When it comes to outdoor activities in Scotland, there really is a huge variety, and whether you have a sport of choice or want to try something new, there is an activity for everyone.
When so many of us live our lives inside, either at work or at home, it is nice to spend as much time as we can outside in the fresh air, taking in the surroundings and experiencing new things. In this guide, we aim to outline some of the best things to do outside in Scotland, and where you can do them.
Visit a Scotland national park
There are two national parks in Scotland: The Cairngorms National Park and Loch Lomond and the Trossachs National Park. Like all the national parks across the globe, these are sacred places of nature and wildlife, preserved by humans to make sure our natural world is looked after.
With mountains, forests, lochs, rivers and waterfalls, there are so many beautiful places to explore. You will find mapped-out walks taking you to wonderful viewpoints, mountains that you can conquer in a day, lochs that are set up with water sports and boat trips, and roads that can be explored by foot, bike or car.
Whether you are looking for organised sport or an escape into the wilderness, there is something for everyone in both national parks. Climbing, horse riding, mountain biking, golfing, hiking, canoeing, sailing, kayaking and paddleboarding are just a handful of some of the Scottish outdoor activities, and you will find local companies eager to take you out on instructed tours and adventures.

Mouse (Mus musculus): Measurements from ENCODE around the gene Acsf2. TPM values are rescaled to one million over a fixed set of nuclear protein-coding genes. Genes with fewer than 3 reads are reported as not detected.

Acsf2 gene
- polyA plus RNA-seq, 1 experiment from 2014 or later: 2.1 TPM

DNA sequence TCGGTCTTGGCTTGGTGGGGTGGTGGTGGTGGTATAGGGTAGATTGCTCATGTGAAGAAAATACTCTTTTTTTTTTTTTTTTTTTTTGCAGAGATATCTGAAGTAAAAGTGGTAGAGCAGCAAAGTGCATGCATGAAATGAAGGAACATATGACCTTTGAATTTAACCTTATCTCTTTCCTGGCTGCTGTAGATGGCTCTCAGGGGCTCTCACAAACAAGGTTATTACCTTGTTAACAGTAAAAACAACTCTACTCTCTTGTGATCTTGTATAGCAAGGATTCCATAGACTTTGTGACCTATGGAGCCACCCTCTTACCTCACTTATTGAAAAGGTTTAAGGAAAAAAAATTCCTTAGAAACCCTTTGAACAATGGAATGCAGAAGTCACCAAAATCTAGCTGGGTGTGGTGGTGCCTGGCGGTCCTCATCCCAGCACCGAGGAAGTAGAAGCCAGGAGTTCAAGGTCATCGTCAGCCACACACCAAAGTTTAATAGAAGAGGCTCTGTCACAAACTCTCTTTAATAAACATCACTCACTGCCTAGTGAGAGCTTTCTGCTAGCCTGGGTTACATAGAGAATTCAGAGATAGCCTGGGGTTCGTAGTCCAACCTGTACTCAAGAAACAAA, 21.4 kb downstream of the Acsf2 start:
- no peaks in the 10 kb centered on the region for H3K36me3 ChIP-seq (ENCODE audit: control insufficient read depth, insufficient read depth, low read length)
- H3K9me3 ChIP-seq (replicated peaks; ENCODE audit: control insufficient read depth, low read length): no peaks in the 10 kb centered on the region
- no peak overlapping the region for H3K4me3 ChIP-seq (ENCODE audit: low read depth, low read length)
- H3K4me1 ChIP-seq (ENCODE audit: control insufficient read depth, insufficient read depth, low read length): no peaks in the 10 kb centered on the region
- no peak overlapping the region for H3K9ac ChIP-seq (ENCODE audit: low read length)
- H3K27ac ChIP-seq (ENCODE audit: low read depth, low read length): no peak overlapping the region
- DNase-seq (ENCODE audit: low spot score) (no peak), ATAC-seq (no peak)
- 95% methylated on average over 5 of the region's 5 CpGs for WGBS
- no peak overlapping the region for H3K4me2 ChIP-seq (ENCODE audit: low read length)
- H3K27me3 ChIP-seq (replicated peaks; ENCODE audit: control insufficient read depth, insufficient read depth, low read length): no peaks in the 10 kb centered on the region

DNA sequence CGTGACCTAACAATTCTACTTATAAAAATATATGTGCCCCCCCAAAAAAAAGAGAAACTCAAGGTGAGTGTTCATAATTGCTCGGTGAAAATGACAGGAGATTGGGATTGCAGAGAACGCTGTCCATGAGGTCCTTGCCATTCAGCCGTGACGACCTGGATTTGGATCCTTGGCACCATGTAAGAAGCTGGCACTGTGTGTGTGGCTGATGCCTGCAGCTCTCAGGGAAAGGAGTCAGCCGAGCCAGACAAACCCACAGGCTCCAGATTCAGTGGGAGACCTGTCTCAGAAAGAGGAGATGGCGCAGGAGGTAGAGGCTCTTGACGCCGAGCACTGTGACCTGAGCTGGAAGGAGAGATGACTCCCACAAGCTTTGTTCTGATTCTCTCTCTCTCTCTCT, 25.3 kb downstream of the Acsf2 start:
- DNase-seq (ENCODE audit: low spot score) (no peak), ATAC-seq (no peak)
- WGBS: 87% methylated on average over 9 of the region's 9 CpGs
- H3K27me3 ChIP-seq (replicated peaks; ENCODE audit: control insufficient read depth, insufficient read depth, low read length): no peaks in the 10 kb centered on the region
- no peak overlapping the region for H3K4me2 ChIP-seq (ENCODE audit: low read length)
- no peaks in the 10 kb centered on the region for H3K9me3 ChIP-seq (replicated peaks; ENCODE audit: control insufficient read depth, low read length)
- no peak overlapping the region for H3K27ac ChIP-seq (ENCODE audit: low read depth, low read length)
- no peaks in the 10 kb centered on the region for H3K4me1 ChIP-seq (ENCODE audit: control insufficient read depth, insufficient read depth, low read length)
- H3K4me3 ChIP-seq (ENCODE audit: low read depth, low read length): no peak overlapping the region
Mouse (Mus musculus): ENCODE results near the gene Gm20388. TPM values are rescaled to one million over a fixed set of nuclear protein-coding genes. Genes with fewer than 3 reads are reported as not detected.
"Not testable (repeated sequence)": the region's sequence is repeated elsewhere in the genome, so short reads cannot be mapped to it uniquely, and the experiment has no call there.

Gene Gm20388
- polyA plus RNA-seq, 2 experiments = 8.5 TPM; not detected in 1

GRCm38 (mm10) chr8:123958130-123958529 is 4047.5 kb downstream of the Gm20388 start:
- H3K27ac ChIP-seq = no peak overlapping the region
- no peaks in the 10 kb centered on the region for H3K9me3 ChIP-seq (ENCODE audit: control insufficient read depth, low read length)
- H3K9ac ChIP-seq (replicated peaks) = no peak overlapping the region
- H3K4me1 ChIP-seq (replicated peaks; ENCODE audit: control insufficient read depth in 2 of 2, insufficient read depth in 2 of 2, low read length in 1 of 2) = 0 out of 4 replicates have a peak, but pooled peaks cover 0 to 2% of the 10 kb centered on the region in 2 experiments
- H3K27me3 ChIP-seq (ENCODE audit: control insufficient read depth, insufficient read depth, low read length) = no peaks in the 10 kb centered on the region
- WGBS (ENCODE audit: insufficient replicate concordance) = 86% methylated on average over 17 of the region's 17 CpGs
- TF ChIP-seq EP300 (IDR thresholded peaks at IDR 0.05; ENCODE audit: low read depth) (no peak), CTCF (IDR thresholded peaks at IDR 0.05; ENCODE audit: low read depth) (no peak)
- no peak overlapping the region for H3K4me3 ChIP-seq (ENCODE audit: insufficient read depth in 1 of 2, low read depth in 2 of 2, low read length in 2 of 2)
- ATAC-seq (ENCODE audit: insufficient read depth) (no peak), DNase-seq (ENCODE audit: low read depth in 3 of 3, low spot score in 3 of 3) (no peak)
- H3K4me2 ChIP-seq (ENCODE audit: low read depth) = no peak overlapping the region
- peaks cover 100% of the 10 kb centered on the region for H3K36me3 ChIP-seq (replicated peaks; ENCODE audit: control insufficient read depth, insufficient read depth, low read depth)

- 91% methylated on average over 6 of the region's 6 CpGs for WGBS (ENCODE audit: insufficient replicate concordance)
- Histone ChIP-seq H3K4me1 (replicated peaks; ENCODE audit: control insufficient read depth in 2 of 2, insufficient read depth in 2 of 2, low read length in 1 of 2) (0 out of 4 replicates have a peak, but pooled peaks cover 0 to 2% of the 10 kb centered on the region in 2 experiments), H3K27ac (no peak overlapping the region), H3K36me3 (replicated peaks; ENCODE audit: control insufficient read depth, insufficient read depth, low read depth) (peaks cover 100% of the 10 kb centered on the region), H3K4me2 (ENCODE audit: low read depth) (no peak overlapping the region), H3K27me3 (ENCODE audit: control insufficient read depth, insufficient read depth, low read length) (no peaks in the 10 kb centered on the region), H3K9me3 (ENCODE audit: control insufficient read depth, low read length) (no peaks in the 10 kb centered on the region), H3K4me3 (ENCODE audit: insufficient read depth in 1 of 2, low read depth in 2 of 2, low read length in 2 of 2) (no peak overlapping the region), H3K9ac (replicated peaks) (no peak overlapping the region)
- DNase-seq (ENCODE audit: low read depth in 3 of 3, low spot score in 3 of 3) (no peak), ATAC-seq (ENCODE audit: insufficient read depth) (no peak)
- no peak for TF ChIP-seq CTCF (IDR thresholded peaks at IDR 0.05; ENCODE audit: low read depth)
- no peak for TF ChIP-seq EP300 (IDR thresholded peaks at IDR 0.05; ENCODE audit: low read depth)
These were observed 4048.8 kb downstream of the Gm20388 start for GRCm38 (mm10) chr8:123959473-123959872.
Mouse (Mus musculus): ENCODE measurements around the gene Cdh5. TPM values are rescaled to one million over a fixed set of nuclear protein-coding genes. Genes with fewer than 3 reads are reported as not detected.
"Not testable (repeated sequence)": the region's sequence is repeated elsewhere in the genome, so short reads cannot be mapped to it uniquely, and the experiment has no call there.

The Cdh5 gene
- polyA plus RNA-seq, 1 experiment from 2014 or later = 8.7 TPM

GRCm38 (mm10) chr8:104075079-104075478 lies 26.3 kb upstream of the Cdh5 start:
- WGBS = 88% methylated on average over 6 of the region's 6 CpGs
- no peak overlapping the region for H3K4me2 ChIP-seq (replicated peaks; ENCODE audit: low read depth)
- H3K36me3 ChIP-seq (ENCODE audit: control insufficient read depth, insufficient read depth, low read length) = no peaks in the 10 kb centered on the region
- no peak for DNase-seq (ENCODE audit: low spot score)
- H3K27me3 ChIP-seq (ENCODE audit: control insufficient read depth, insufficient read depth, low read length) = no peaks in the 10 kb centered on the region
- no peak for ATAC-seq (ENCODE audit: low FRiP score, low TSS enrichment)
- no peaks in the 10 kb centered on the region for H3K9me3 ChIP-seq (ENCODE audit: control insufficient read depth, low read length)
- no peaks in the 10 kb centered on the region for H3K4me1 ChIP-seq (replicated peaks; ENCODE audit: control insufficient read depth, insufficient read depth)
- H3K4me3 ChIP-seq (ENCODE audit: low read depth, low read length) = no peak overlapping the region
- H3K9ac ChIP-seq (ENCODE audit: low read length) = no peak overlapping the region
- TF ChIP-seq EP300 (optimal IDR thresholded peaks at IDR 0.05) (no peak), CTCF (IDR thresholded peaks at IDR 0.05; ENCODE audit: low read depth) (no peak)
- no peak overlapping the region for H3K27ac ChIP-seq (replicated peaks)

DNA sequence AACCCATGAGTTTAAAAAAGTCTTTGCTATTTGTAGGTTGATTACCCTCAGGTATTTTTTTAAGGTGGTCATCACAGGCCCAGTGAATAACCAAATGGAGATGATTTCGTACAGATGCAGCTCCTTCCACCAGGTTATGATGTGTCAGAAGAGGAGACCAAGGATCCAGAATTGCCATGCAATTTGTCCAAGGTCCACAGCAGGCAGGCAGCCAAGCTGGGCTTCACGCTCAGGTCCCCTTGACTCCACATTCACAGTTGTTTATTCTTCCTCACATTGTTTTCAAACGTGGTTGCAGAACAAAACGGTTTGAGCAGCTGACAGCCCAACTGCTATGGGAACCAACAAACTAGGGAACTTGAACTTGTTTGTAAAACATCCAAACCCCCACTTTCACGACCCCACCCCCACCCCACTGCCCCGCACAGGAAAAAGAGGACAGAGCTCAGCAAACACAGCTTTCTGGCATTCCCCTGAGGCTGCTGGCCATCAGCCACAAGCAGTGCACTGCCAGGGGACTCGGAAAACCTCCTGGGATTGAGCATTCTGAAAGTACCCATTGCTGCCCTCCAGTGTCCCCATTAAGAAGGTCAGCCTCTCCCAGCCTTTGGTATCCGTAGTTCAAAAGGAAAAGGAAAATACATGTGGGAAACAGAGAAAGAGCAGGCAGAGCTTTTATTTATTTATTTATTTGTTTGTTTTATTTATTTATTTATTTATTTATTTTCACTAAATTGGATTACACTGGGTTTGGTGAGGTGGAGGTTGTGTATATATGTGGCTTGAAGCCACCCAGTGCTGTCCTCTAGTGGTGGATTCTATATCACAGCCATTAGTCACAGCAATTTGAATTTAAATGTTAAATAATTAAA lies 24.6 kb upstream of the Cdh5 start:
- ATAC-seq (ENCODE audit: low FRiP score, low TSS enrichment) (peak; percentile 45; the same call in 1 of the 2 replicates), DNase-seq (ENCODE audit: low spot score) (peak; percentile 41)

For more inspiration, read our helpful guides:
Fort William in the West Highlands is known as the outdoor capital of Scotland, with Scotland’s highest mountain, Ben Nevis, being right next to it. Fort William is a welcoming town with a lively buzz about it, run by laid-back locals looking to offer you a great time. You will find equipment hire shops here, outdoor clothing shops and plenty of places to grab a bite to refuel. This is a popular place for walkers, climbers and mountain bikers alike as they all take on the mountain and the other surrounding hills. Ben Nevis takes around four hours to climb, but do not underestimate it, it is a hard climb and the way back down can sometimes take just as long! Read more about the area in our guide to Fort William.